Afterall, early Tangerine Dream owes an awful lot to this record. Everything they recorded before they got the Moog sequencers is a lot like anything off Ummagumma. I've rarely heard a record of such unusual sounding creations executed so well. Aomxomoxoa and Anthem of the Sun by the Grateful Dead would be their two most 'out there' albums but they don't go quite as far sonically. Sgt Peppers also comes to mind as using strange sounds and mixes but it still is not as free and weird as Ummagumma. A lot of Krautrock bands were clearly listening to Ummagumma (along with Zappa Hendrix etc...) and taking a lot from it, but few do it with such pure abandon as Pink Floyd.

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Re: Pink Floyd - Ummagumma

Post by Jimi Dean Barrett » Sun Feb 19, 2012 3:57 am

I was at a friends house last night and he had a tiny record player in his study, so he played the LP Umma Gumma. I thought one of his kids was outside the room bouncing up and down on the floorboards, but it was a noise made by the record player itself. (It's one of those that automatically turn and you have to switch it off at the volume switch)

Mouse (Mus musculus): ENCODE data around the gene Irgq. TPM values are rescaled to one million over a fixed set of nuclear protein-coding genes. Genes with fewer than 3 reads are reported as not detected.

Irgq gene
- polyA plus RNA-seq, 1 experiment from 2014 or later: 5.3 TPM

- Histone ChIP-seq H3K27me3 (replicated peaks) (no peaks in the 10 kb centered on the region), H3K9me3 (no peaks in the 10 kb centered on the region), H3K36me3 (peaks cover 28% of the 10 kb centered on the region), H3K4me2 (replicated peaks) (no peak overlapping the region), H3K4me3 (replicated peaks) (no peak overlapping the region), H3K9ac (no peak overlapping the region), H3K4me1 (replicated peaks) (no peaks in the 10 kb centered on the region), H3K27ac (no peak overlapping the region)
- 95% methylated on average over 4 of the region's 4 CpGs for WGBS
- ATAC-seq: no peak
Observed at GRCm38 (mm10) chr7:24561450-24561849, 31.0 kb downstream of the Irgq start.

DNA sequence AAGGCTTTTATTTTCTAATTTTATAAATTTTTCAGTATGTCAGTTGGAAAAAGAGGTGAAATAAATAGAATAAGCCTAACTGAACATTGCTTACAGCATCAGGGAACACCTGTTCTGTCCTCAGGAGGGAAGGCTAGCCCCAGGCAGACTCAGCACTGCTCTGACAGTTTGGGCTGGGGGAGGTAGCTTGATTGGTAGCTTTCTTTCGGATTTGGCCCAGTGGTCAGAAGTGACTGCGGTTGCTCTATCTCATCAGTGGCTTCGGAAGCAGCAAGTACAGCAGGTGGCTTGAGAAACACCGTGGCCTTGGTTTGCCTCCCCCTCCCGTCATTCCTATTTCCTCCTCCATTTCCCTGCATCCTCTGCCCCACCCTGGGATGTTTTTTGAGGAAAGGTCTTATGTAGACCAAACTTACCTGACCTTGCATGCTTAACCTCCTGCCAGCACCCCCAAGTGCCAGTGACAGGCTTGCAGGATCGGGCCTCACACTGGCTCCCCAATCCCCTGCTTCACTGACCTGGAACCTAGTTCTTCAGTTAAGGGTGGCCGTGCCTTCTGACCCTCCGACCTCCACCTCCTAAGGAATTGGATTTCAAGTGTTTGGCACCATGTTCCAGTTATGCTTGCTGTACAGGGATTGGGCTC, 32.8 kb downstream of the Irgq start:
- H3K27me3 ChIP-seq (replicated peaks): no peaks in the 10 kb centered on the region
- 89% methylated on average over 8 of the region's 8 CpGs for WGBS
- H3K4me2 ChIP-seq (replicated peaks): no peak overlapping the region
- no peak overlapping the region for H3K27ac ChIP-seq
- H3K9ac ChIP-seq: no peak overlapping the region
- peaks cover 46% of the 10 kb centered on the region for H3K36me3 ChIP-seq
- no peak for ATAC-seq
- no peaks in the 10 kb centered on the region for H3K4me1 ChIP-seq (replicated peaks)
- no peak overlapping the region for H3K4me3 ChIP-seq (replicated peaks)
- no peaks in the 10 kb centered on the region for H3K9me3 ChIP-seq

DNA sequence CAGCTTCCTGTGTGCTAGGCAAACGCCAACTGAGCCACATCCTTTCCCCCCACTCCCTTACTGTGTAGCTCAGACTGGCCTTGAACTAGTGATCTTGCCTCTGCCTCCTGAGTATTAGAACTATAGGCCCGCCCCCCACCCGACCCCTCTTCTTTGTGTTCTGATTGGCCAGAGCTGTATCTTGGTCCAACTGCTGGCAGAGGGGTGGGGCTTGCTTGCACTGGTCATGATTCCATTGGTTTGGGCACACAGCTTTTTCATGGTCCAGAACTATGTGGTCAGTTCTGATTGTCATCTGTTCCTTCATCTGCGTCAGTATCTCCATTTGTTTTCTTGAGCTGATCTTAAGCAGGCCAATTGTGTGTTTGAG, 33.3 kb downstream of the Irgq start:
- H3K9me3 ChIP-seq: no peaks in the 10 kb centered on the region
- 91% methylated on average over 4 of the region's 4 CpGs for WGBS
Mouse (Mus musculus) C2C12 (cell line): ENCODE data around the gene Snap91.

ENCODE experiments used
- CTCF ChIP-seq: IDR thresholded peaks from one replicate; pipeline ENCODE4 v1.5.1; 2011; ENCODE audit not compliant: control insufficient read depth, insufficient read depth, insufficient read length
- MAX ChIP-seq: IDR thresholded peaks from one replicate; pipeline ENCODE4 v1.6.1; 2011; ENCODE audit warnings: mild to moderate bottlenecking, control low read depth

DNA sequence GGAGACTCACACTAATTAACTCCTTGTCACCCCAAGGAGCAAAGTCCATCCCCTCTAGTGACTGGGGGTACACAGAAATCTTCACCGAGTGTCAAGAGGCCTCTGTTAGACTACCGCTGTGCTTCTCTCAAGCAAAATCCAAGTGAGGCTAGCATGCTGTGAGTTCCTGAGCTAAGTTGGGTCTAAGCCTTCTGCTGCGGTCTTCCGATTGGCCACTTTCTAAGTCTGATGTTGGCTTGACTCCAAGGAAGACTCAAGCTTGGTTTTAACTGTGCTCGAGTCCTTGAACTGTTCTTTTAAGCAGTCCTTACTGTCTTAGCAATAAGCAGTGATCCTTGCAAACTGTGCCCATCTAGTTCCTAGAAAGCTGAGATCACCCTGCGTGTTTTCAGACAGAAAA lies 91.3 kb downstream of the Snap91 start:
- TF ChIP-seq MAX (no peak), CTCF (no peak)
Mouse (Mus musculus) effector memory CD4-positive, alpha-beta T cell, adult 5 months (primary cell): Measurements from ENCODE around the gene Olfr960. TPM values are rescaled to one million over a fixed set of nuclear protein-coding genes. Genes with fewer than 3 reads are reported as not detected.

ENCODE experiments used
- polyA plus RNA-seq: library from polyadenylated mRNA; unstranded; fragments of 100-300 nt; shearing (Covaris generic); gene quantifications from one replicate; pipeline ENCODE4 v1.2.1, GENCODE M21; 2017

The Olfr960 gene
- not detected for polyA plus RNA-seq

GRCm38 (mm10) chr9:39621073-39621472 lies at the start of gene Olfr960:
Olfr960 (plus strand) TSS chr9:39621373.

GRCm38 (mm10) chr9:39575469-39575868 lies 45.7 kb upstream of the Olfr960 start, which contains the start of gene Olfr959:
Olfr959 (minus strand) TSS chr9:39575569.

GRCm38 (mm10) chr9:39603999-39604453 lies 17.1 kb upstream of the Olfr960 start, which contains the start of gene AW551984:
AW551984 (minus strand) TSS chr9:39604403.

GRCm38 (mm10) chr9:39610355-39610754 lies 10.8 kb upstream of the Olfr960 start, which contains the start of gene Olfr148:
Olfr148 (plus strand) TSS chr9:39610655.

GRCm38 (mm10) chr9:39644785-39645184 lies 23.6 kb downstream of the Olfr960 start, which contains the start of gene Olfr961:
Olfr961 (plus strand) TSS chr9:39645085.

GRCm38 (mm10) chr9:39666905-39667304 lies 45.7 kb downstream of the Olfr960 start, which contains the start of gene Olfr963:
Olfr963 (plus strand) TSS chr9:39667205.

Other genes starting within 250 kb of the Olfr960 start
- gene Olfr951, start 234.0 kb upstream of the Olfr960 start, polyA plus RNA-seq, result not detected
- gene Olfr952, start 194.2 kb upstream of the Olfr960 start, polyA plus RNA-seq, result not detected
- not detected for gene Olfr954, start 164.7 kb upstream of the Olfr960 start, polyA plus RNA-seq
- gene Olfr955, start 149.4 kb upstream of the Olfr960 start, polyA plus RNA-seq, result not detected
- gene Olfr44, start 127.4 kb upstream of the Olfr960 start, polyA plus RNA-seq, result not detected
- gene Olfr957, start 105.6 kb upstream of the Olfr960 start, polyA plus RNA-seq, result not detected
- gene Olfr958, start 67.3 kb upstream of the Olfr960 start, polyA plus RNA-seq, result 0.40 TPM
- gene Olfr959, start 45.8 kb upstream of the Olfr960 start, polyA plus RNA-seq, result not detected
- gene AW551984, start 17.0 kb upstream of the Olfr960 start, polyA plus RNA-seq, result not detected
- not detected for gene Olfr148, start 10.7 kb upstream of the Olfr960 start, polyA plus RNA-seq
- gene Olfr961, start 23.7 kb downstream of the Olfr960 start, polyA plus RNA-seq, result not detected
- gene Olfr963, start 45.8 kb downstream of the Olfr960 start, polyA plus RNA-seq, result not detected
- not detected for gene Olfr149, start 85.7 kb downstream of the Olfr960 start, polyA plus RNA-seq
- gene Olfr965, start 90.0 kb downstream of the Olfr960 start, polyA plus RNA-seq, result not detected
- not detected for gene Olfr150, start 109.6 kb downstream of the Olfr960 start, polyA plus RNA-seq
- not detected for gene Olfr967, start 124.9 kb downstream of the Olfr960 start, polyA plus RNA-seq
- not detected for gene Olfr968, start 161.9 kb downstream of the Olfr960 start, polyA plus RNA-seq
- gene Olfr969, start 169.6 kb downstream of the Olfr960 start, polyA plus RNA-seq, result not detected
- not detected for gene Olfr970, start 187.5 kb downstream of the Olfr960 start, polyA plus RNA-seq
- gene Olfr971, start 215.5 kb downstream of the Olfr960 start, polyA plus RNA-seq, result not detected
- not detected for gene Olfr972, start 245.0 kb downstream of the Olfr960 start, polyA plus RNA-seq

Anyway, I'm bumping this thread as despite it being on vinyl and despite him knowing the album as long as me (Early 90's) and even though the volume wasn't that loud... he STILL jumps at the bit in Sysyphus! :lol:

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Re: Pink Floyd - Ummagumma

Post by danielcaux » Fri Feb 24, 2012 5:04 am

Wow! I didn't know that the famous Interstellar Overdrive Ummagumma outtake had surfaced so long ago! I just was reading some old threads on Y! and found it out :shock: #-o

Great version! Had not been for the LP running time issues it would have made the Ummagumma live disc even better. Interesting "arrangement", they mix in different bits from various songs there, I can't hear pieces of Grand Bizier, Khyber and the Narrow Way noises...


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Re: Pink Floyd - Ummagumma

Post by rememberaday » Sun Oct 07, 2012 3:11 pm

Today was the first time I listened to both the live and studio sides of the album in one go. Usually, I either listen to the live or the studio part alone. Anyway, straight to my review :

Live Album:
1. Astronomy Domine: